But nothing prepared me for the Mount of Olives.
Located on a hillside right outside of the Jerusalem’s Old City, you can see the Mount of Olives from throughout Jerusalem, Israel. Like the rest of Jerusalem, it is beige and blends in with the earth, so it’s not imposing. Yet, this Jewish cemetery covers 3.5 kilometers. No small potatoes considering the Old City itself is less than one square kilometer!
Not only is it physically large, but it holds about 150,000 graves. And, some of them are more than 3,000 years old! (The superlatives just keep coming, don’t they?) It’s so hard for me to wrap my head around graves that are thousands of years old. Truly.
The Mount of Olives is right near the Old City’s Mercy Gate. It’s believed that, when the Messiah comes, the Mercy Gate will reopen, and the resurrection will begin here. The resurrected will follow the Messiah through the Mercy Gate to the Temple Mount.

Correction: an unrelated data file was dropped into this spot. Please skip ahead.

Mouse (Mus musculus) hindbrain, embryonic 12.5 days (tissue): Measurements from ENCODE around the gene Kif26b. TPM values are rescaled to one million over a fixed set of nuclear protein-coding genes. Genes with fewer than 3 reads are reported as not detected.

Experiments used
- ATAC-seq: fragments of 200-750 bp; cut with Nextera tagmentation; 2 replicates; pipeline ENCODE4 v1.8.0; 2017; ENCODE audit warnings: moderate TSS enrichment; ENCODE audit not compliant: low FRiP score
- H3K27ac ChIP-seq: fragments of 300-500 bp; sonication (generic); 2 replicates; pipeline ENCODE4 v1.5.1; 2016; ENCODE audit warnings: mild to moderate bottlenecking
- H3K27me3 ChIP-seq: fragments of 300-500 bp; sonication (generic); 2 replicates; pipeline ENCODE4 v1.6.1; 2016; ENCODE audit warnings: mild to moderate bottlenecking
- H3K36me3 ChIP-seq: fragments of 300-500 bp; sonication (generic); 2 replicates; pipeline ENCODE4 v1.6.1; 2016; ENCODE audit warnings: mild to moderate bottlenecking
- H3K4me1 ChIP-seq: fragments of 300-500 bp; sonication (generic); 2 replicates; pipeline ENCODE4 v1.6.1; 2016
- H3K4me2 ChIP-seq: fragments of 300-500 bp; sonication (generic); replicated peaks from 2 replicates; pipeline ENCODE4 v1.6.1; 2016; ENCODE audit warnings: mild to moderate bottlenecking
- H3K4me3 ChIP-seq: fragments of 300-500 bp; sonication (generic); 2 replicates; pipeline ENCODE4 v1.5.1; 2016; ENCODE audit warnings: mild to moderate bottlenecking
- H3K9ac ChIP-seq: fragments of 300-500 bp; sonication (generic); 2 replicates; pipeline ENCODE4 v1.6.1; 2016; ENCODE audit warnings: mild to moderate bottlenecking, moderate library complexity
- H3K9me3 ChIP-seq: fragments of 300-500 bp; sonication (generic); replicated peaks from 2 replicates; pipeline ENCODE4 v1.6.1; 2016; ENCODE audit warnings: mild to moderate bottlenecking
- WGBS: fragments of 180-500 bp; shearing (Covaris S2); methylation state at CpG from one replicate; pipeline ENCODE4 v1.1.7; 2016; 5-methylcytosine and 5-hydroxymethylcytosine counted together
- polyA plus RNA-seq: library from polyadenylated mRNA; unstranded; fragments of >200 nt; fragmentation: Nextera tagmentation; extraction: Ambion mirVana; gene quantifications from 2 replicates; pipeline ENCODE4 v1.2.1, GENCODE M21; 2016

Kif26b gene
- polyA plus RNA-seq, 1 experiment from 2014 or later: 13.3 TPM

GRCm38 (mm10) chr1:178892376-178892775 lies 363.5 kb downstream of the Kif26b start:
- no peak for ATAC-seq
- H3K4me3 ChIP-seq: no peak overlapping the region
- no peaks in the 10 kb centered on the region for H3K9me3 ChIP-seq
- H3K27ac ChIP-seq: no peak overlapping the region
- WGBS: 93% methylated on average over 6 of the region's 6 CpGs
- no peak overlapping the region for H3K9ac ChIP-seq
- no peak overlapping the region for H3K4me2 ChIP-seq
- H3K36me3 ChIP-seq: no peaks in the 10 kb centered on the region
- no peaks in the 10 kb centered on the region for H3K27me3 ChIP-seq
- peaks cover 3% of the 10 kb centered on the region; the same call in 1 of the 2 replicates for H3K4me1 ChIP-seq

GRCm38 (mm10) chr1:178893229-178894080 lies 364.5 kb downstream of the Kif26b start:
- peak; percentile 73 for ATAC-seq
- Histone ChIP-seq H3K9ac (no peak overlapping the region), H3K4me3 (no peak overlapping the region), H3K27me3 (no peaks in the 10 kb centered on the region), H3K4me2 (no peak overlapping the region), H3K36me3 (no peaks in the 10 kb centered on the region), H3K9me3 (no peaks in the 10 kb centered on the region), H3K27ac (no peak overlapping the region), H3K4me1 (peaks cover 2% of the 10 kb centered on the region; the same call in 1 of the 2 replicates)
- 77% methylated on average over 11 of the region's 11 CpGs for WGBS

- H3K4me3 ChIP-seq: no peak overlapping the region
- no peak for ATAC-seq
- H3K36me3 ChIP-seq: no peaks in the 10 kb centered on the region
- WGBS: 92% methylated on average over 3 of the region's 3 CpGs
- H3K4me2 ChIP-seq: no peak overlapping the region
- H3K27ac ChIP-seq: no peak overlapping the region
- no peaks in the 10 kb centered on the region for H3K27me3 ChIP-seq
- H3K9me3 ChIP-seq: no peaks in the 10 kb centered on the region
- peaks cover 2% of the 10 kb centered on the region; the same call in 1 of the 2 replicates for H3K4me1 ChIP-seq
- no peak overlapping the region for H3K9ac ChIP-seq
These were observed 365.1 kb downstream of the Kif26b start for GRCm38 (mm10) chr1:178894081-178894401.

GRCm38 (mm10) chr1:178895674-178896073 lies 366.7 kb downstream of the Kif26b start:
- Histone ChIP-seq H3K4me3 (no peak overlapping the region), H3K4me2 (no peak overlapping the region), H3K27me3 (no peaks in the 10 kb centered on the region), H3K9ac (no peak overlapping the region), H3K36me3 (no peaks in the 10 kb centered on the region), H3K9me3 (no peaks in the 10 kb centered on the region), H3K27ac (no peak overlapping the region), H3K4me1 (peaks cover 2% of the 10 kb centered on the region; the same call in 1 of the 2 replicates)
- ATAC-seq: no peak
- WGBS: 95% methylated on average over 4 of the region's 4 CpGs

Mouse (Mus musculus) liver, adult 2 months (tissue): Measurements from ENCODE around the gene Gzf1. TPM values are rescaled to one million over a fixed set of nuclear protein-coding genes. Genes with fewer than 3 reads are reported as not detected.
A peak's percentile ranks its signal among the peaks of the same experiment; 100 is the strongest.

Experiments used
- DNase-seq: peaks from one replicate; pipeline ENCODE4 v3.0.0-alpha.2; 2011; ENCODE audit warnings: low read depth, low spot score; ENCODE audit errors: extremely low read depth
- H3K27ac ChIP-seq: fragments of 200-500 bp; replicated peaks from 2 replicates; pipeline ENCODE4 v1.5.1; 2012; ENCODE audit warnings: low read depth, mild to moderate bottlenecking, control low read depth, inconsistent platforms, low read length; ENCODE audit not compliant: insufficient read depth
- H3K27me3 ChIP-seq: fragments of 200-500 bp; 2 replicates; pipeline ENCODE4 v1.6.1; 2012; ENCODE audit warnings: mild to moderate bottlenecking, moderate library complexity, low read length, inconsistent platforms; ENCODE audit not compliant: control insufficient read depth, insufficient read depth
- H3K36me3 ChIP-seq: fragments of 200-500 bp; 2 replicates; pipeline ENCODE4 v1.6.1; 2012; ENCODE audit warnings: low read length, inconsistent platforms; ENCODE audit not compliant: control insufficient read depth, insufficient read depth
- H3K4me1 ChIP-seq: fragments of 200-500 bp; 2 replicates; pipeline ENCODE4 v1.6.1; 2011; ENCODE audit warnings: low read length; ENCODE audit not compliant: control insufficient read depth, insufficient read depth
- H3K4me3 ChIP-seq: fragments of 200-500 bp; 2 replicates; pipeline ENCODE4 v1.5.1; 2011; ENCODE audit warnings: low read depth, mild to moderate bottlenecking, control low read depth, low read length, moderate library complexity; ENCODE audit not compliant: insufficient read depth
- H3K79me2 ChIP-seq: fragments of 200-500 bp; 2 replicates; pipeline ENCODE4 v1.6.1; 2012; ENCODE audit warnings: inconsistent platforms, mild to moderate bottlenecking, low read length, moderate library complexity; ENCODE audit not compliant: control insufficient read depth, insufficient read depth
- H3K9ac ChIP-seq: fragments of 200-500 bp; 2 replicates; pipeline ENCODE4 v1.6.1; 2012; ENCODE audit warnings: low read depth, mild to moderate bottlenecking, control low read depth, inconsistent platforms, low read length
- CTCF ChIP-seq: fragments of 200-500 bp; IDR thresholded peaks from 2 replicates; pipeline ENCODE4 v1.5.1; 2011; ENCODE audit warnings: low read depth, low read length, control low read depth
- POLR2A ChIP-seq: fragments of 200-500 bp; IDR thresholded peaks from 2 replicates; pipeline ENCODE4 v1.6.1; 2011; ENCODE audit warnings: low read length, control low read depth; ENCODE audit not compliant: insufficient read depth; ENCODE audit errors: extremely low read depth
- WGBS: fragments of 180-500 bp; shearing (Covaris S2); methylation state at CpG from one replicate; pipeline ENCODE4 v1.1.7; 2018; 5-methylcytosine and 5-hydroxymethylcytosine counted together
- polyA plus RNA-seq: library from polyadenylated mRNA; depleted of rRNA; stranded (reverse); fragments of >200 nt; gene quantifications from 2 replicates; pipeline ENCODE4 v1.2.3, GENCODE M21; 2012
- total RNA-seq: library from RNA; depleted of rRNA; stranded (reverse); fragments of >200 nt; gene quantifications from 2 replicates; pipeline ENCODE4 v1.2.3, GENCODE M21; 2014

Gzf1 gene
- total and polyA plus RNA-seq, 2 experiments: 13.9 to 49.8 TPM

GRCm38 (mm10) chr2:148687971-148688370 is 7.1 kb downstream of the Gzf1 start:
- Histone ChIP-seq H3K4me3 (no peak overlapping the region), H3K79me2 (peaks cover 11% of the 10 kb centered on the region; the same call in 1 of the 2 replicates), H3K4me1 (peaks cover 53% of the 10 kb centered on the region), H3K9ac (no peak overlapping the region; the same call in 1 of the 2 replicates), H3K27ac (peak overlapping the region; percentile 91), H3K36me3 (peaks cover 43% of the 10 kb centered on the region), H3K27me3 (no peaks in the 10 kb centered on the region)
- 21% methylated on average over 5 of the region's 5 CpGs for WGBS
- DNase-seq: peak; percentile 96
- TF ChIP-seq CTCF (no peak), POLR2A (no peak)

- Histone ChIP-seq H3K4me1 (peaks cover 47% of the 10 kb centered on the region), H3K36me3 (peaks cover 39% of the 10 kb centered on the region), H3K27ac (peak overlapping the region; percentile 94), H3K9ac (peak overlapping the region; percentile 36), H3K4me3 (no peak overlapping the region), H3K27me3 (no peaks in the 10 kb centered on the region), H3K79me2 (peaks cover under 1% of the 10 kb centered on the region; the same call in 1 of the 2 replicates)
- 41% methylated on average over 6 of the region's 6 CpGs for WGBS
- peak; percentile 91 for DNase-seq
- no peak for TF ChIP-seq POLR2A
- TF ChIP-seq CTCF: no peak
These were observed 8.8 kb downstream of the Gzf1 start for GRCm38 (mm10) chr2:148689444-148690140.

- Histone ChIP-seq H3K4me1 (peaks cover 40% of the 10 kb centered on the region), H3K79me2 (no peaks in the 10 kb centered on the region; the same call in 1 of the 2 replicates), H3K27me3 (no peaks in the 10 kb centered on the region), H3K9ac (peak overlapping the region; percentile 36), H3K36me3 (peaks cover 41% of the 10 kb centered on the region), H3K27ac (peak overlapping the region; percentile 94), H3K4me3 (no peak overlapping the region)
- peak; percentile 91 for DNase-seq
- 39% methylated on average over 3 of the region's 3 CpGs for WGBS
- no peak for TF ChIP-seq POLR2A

The tombstones are all fairly standard — nothing ornate or fancy. There are holes in each of the tombstones that people fill with rocks. People also place rocks on top of the graves. Apparently the resurrected will carry these rocks to the Temple Mount to build the Third Temple.
People can still be buried at the Mount of Olives, but apparently it’s very expensive.
The Mount of Olives was a strange cemetery to visit. I didn’t get a chance to walk among the graves themselves, but there also isn’t a whole lot to see.
Our visit to the Mount of Olives left a different lasting feeling than visits to other cemeteries. It wasn’t beautiful, and it didn’t resonate with me. Generally, cemeteries are the “final resting place.” Yet, that’s not the case here. The Mount of Olives is simply a place to wait for a future unknown date — and this could clearly be a very long wait.
To me, it’s the historical significance and the age of the cemetery that made it a noteworthy visit.